Since the first edition of the Oxford Textbook of Critical Care was published there have been many advances in in our understanding and management of critical illness. The first edition was ...
Since the first edition of the Oxford Textbook of Critical Care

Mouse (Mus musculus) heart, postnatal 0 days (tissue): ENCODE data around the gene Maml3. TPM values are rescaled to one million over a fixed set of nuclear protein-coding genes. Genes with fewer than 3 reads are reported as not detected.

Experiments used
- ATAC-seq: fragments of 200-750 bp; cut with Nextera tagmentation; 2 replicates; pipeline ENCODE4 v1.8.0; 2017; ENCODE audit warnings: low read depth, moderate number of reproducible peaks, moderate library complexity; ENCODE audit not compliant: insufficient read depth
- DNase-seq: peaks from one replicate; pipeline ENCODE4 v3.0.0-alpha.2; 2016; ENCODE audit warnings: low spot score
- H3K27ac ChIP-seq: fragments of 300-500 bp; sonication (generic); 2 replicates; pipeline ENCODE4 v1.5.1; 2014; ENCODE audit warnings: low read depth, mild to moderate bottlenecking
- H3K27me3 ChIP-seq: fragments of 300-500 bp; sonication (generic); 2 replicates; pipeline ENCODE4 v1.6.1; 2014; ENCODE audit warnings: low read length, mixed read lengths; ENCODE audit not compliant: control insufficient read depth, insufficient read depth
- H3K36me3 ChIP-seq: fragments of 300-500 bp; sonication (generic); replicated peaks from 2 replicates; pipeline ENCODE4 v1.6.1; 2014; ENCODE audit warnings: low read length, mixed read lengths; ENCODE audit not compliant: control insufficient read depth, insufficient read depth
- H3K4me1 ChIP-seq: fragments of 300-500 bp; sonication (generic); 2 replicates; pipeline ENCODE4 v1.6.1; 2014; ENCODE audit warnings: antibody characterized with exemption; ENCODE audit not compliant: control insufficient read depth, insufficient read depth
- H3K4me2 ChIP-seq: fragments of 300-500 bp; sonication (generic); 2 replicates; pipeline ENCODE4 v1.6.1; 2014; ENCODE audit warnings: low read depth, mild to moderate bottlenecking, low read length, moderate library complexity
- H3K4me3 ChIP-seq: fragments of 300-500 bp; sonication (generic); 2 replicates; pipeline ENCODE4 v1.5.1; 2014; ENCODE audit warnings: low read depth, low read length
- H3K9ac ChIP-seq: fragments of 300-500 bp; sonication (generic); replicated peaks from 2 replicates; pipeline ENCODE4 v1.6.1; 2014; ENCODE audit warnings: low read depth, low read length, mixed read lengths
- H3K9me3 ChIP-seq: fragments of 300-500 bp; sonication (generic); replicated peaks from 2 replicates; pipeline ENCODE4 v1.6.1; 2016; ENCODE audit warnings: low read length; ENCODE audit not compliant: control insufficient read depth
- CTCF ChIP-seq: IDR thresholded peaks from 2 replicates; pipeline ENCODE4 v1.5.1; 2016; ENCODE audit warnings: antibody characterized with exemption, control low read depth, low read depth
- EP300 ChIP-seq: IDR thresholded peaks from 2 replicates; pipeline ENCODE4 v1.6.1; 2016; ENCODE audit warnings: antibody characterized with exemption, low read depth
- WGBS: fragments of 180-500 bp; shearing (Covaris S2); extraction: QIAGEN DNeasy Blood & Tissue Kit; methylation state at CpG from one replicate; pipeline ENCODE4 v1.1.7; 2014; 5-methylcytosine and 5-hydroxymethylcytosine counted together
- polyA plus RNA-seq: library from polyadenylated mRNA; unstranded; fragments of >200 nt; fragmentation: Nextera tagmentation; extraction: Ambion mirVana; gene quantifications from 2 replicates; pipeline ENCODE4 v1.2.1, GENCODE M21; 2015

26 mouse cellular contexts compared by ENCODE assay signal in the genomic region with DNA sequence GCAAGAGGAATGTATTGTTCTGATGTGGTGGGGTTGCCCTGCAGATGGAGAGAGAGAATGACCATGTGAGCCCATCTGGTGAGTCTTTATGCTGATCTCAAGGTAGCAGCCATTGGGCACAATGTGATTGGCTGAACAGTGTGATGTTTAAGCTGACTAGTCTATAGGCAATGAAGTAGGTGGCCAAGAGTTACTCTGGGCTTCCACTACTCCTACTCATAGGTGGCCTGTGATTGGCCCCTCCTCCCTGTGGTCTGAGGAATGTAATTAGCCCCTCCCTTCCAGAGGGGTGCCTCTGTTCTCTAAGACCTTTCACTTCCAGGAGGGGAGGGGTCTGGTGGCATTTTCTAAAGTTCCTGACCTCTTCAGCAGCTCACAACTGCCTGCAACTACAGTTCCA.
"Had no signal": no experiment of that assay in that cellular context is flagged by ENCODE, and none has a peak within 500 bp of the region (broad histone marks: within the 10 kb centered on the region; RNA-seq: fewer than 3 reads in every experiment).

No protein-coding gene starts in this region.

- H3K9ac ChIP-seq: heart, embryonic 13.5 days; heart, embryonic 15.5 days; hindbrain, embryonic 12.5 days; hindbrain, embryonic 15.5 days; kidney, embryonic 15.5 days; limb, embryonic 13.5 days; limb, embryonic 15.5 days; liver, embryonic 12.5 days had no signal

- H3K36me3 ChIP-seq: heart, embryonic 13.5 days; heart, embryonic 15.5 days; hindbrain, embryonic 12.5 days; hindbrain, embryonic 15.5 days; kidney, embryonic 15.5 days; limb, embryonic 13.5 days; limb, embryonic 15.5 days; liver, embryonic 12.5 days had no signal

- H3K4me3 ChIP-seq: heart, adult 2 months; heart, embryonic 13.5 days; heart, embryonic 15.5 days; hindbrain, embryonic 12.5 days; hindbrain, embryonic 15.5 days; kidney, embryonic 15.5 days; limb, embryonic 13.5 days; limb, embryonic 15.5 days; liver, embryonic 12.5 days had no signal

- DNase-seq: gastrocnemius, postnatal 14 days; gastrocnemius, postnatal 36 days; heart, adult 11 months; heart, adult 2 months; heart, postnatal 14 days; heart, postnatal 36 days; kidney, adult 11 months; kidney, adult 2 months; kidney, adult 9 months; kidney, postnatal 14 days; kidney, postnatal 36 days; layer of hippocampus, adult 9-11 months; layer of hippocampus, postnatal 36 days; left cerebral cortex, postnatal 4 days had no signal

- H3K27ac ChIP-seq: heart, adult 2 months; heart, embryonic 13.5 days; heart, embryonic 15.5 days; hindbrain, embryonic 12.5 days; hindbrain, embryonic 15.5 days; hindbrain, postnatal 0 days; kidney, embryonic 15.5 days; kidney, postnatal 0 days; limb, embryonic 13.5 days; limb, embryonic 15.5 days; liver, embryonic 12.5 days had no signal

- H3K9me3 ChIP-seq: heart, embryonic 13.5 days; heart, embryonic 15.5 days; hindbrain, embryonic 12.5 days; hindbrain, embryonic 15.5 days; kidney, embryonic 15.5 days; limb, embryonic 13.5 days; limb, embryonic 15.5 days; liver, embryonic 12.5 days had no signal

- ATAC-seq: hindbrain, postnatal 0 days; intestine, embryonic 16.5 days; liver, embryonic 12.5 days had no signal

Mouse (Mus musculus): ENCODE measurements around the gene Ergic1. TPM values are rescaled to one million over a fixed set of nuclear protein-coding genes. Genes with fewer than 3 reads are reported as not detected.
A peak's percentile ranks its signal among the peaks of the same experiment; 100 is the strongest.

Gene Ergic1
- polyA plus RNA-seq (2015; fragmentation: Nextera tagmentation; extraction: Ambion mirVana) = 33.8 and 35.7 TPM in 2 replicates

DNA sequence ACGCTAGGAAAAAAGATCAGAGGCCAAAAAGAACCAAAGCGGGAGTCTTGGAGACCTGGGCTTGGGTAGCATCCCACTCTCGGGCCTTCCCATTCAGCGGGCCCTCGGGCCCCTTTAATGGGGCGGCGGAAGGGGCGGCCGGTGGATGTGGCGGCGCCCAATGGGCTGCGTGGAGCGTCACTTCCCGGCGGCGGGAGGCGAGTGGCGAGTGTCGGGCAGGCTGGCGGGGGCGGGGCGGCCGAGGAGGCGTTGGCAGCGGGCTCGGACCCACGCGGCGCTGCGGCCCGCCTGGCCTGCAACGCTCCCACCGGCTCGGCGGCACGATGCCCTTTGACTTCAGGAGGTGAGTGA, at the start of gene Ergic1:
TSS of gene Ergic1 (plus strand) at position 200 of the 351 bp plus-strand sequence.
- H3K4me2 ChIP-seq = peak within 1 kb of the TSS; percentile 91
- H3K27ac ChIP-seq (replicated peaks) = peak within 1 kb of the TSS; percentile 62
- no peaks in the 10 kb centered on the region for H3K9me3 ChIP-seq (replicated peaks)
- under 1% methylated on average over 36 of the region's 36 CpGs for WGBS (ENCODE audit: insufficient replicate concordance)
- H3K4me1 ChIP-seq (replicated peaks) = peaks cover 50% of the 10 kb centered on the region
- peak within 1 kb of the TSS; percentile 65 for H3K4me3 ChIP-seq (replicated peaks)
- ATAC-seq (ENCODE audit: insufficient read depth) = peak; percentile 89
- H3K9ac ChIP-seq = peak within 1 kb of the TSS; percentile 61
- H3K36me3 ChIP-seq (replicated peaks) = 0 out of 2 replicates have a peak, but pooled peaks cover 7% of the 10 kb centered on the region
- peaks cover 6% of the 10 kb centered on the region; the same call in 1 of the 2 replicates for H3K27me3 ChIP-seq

was published there have been many advances in in our understanding and management of critical illness. The first edition was prefaced with a note on the exacting nature of critical care—the holistic complexity of the patient with multisystem dysfunction, the out-of-hours commitment, the often stressful and highly charged situations requiring considerable agility of brain and hand, and the continuing evolution (and occasional revolution) in perceived ‘best practice’. These challenging demands are precisely what attract the critical care practitioner to the specialty. The importance of strong support mechanisms—from colleagues, national and international societies, and robust educational and research outputs—is paramount to sustain and enhance the quality of care patients receive. The format used in the first edition with system-orientated sections continues. Each section has been subdivided into short topics grouped according to clinical problems, facilitating manageable and relevant searches in electronic media. It is a single-volume major reference book aiming to cover the breadth of clinical and organizational aspects of adult critical care medicine in readable chunks. The editors acknowledge that every single topic cannot possibly be covered in detail, but hope the book’s comprehensive nature will be found useful by all health care providers who look after critically-ill patients. There are often local, national, and international differences in philosophy and management strategy. Some of these differences are seemingly contradictory and it is often difficult for physicians in one country to assimilate information produced for another. This is an international text attempting to give a balanced view where international differences exist. The book informs, rather than dictates.Less